“We don’t discriminate but we don’t serve gay people.” Huh?

I keep hearing this from people in the media, most notably small business owners such as the owner of Memories Pizza:

“We’re not discriminating against anyone, that’s just our belief and anyone has the right to believe in anything,” says O’Connor.

We heard the same line from 111 Cakery last year:

“[The owner] said, ‘We don’t do that [cake for commitment ceremony]. If I can help you with anything else, but we don’t discriminate.’

This is a little strange, right? They freely admit they’re unwilling to serve these couples, yet at the same time they are adamant that they do not discriminate. How can this be?

It’s so frustrating because it feels like they’re deliberately denying a rather obvious truth, that denying service based on sexual orientation is pretty much the very definition of discrimination.

What’s more infuriating is that Mike Pence in particular takes the same approach. After much thought, shame on Mike Pence and the state legislators who voted for this. It’s their job to know better and to protect ALL Hoosiers.

I’m not sure I feel the same about the small business owners who have been caught off guard by this discussion. It’s not their job to think deeply about these issues and how they impact all people. I think it’s clear from the additional context of their comments that they really don’t see this as discrimination.

Memories Pizza, for example, made it clear that they would serve anyone in their restaurant, regardless of religion, ethnicity, sexual orientation, or any other reason. Their objection is to catering a same-gender wedding, which they have never been asked to do before and don’t anticipate being asked to do so anytime in the future.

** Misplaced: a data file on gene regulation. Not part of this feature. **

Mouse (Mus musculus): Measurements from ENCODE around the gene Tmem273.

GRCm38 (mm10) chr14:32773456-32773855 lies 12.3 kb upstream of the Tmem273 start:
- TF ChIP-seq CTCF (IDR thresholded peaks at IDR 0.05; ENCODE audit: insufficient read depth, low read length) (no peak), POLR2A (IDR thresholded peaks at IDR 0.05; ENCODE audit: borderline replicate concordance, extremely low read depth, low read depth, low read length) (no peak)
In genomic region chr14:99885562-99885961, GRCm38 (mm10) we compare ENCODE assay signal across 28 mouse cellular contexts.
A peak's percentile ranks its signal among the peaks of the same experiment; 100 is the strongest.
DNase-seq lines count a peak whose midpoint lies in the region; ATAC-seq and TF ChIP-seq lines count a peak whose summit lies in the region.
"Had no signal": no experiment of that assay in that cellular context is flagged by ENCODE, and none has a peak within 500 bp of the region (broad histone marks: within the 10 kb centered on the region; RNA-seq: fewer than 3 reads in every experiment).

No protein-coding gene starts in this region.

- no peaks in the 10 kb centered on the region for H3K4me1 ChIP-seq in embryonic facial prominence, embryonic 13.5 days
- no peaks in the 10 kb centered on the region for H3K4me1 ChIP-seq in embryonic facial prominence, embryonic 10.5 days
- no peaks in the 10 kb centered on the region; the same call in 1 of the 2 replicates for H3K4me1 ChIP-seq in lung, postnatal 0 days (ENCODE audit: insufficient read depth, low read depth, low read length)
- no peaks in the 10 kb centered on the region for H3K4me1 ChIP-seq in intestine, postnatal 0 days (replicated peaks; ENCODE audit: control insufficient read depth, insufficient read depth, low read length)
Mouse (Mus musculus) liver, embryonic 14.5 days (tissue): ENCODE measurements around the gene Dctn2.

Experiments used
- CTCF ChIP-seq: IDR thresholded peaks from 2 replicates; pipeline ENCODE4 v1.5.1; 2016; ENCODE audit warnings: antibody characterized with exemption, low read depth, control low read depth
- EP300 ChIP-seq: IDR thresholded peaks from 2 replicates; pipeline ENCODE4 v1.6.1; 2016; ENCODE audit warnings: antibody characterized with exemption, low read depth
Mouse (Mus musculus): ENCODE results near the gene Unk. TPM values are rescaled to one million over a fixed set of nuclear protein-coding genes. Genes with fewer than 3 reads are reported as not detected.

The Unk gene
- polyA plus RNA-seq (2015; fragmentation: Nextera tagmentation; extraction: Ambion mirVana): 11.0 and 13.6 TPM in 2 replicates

The owners of 111 Cakery expressed similar sentiments. They were happy to provide other services, just not for a same-gender ceremony.

I think in each of these circumstances, the owners do not see themselves as being discriminatory. They feel uncomfortable being at a religious ceremony for a practice they don’t endorse. I’m not sure why they feel providing food for an event they don’t agree with is so traumatic for them, but they’re entitled to their emotions.

There’s another component to this that I’ve discovered recently: Knowledge of basic civics lessons is badly overestimated in our society. I’ve had numerous people, many of whom lived through the civil rights movement, tell me recently that LGBT people should not be given special privileges.

They continue on to say “If I own a restaurant and I don’t want to serve an African-American or a Muslim or anyone else, I don’t have to. I can refuse service to anyone for any reason I want, so why should I be forced to serve gay people if I don’t want to?”

This ignorance about basic civil rights informs their view more than their desire to engage in discrimination. Many freely admit that they wouldn’t discriminate personally but that they feel people should have the right to do so. They don’t realize that private business owners do not have this ‘right’ already. A restaurant putting up a sign saying they can refuse service to anyone at any time for any reason doesn’t mean it’s actually legal to do so.

Unfortunately, these views are reinforced by politicians like Mike Pence, who deliberately obfuscate the issues and use the uninformed pubic to build a case that bears little resemblance to reality. This is one more reason why it’s so critical to include sexual orientation and gender identity as protected classes. It’s also a terrific opportunity to remind people of the protections in place for Hoosiers and all Americans.


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